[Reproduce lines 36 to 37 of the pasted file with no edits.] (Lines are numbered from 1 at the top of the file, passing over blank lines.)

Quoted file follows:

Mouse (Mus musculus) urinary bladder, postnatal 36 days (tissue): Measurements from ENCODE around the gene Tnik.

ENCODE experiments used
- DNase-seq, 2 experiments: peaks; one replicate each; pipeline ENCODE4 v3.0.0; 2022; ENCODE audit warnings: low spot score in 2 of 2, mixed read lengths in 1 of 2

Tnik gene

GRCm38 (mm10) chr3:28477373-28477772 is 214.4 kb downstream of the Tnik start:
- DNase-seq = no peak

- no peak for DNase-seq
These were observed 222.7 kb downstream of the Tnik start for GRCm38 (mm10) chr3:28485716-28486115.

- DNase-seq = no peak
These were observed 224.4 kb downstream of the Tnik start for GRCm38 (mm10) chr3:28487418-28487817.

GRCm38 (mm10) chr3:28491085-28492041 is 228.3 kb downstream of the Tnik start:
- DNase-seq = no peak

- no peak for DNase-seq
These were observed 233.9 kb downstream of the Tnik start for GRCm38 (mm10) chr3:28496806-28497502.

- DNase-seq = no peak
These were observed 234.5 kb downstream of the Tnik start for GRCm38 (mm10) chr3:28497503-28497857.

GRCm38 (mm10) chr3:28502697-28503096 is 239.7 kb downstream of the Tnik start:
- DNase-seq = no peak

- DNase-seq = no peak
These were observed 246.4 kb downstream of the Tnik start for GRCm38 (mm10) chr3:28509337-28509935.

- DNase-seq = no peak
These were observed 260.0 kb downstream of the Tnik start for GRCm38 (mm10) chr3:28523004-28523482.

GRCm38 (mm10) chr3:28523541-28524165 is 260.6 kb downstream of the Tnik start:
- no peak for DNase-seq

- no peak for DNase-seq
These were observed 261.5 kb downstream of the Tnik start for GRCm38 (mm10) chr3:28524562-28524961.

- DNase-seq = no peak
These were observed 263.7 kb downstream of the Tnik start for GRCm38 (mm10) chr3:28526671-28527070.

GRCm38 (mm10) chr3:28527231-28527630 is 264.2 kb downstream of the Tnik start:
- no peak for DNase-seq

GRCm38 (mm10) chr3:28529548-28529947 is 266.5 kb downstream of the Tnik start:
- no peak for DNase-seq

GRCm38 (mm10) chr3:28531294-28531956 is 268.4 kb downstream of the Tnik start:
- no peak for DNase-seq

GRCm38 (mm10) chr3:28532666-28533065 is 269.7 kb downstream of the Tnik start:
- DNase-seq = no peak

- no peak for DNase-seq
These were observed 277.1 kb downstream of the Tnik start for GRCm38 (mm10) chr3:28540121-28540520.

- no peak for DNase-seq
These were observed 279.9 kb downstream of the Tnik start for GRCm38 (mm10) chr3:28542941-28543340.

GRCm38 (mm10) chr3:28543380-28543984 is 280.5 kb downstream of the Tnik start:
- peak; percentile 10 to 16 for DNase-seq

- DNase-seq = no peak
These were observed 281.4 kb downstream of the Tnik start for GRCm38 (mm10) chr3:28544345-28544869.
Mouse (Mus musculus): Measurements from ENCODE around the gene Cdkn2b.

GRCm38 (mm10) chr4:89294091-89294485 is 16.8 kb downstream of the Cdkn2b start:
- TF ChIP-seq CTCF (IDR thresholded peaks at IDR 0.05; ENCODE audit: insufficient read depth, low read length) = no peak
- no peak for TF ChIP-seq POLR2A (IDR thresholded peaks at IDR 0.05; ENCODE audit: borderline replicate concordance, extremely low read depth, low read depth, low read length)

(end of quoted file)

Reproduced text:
- DNase-seq = no peak

- no peak for DNase-seq